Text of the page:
workers compensation, etc. resulting in $30.90 per hour. Recordkeeping 
time for venison producers to generate and sign a producer affidavit is 
estimated at 15 minutes (0.25 hours) per operation. This 0.25 hours 
multiplied by 3,144 producers at a cost of $30.90 per hour results in 
approximately $24,287 to generate affidavits to substantiate country of 
origin claims. Annual maintenance is estimated to take 5 minutes (0.083 
hours) for each of the 3,144 operations at a cost of $30.90 per hour 
for total annual costs of $8,063. Therefore, the total cost estimates 
for producers are $32,351, or approximately $10.29 per firm.

Intermediary Firms

    Any establishment that supplies retailers with venison or ground 
venison would be required to provide country of origin information to 
retailers. This includes importers, slaughterhouses, processors, 
wholesalers, and distributors.
    From 2011 to 2015, USDA's Foreign Agricultural Service (FAS) 
reported venison imports of 21.78 million pounds valued at $79.3 
million. For those years, the average annual venison imports were 4.356 
million pounds valued at $15.86 million, or $3.64 per pound. During 
this period, the United States saw a dramatic increase in venison 
imports, with virtually all of it originating from New Zealand. For an 
imported venison covered commodity, the importer of record must ensure 
that

[[Page 4200]]

records provide clear product tracking from the port of entry into the 
U.S. to the immediate subsequent recipient. In addition, the records 
must accurately reflect the country of origin in relevant U.S. Customs 
and Border Protection entry documents and information systems. 
Regulated firms must maintain records to verify the accuracy of COOL 
declarations for a period of one year from the date of the transaction 
(purchase or sale of animals for slaughter, or venison meat at each 
point in the supply chain). AMS expects that importers already maintain 
records mandated by other Federal Statutes (e.g., Bioterrorism Act of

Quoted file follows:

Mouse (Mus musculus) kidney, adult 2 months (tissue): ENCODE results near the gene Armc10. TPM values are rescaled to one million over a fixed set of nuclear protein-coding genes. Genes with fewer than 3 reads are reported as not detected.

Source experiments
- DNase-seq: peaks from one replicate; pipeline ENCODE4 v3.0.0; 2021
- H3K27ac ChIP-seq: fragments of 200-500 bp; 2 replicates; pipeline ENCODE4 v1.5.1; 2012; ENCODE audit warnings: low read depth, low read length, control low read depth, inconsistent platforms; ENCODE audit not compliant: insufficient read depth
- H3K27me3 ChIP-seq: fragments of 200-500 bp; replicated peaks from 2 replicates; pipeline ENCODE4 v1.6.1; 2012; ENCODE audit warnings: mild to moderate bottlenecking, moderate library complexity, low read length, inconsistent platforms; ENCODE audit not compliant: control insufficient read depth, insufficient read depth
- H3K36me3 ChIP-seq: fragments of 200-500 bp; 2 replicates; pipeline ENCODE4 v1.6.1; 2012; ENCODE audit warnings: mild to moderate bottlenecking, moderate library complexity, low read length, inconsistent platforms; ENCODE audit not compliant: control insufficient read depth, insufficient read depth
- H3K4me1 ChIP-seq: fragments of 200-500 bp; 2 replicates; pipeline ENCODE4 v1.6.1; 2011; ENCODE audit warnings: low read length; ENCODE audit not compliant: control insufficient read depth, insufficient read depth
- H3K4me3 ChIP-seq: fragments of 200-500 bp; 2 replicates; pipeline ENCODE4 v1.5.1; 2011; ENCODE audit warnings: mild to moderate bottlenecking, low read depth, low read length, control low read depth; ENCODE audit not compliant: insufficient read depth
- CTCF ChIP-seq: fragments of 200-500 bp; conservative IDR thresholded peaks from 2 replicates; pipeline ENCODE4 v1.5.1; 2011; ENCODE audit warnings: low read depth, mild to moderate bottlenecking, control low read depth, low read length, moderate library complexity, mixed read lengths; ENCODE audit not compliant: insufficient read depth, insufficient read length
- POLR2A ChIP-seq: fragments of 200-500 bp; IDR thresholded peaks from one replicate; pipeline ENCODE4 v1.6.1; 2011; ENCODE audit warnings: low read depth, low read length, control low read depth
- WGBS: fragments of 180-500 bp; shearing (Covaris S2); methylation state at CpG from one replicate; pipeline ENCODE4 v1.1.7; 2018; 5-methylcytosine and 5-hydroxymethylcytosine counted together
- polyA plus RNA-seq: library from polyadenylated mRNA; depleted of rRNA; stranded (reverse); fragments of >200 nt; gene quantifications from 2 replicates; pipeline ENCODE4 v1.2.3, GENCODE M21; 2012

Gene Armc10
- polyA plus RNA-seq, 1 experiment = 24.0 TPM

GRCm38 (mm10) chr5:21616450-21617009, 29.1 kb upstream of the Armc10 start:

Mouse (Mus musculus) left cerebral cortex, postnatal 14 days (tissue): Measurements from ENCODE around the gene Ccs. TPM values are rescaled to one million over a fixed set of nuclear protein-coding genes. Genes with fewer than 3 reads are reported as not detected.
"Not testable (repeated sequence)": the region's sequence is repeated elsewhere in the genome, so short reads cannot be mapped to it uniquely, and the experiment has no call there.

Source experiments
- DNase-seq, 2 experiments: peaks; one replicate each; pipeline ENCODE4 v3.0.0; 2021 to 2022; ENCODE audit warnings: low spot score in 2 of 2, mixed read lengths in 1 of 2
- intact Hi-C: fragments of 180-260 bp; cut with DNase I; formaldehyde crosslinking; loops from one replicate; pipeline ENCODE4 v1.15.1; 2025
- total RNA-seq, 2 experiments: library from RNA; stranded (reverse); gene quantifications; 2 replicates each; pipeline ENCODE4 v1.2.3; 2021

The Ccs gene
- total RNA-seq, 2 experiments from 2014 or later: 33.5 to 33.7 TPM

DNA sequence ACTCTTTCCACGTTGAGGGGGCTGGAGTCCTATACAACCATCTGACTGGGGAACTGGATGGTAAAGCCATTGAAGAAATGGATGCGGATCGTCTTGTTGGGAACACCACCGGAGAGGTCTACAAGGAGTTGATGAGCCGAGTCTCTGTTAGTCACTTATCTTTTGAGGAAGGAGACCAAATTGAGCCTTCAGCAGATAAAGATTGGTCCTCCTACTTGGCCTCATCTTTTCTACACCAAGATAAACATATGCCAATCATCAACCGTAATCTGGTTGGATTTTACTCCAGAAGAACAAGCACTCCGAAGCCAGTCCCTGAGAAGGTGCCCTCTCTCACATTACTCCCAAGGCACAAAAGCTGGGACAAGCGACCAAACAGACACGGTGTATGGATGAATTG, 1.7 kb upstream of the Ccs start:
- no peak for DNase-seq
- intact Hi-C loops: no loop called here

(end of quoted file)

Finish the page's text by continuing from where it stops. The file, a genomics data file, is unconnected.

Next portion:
2002; Tariff Act of 1930) that would be sufficient to verify compliance 
with COOL.
    Of intermediaries potentially affected by the proposed rule, SBA 
classifies as small those manufacturing firms with less than 500 
employees and wholesalers with less than 100 employees. Therefore, 
approximately 93 percent of the general-line grocery wholesalers are 
small businesses. According to NASS' 2012 Economic Census, there were a 
total of 2,162 meat and meat products specialty wholesaler firms. Of 
these, 2,043 firms had less than 100 employees, meaning approximately 
95 percent of meat wholesalers are small firms. That same Census 
reported that 2,354 out of 2,629 (90 percent) livestock processing and 
slaughtering firms were in operation and classified as small 
businesses. USDA's Food Safety Inspection Service (FSIS) reported that 
577 FSIS-inspected establishments (22 percent) in the U.S. process 
(i.e., slaughter and process or process-only) non-amenable species, 
which include venison.
    Intermediaries are generally assumed to have prior experience with 
COOL compliance and are expected to have lower costs needed to meet the 
requirements of this proposed rule than they did when COOL was first 
implemented. Wholesalers would incur recordkeeping costs, costs 
associated with supplying country of origin information to retailers, 
costs associated with segmenting products by country of origin, and 
additional handling costs. Given that venison is such a small 
percentage of proteins on the market, it is estimated that few 
intermediaries handle venison meat for sale to retail.
    Since virtually all intermediary firms are assumed to already have 
a recordkeeping system in place for other COOL covered commodities, it 
is estimated that one (1) hour will be required to add venison to the 
design at a cost of $45 per firm. The initial recordkeeping costs are 
estimated by using the Label Cost Model developed for the Food and Drug 
Administration (FDA) by RTI International for including additional 
country of origin information to a livestock processor's records 
($33.75 per hour with an additional 33 percent added to cover benefit 
costs for a total of $45.00 per hour). While the cost will be higher 
for some firms and lower for others, it is believed that $45 per hour 
represents a reasonable estimate of average cost for all firms. Based